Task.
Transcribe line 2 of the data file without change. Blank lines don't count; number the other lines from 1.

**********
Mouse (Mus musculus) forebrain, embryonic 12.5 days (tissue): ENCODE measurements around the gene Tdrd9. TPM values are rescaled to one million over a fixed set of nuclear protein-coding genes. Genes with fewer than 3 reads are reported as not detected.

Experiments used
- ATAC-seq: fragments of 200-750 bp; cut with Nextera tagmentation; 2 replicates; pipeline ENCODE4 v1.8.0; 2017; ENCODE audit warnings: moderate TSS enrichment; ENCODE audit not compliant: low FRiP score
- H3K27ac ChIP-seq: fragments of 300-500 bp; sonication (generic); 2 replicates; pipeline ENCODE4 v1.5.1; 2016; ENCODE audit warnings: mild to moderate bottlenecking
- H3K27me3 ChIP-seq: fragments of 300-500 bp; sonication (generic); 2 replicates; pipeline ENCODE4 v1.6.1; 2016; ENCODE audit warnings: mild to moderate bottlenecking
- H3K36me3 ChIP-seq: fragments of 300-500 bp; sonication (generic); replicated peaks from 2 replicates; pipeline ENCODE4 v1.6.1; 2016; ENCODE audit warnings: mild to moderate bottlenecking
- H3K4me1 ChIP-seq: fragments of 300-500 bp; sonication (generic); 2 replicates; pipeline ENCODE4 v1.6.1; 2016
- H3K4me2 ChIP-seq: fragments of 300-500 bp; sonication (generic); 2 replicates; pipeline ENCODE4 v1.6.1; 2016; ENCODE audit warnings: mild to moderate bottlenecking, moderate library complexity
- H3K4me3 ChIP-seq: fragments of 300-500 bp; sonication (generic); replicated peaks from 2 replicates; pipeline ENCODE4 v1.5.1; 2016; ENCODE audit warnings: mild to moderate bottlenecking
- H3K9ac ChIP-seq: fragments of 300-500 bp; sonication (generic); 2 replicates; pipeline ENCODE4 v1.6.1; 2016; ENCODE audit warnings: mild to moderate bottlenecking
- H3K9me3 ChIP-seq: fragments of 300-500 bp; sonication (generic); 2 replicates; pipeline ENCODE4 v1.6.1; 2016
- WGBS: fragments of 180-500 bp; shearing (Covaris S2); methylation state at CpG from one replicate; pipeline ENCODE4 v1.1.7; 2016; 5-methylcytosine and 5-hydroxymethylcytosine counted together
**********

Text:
Experiments used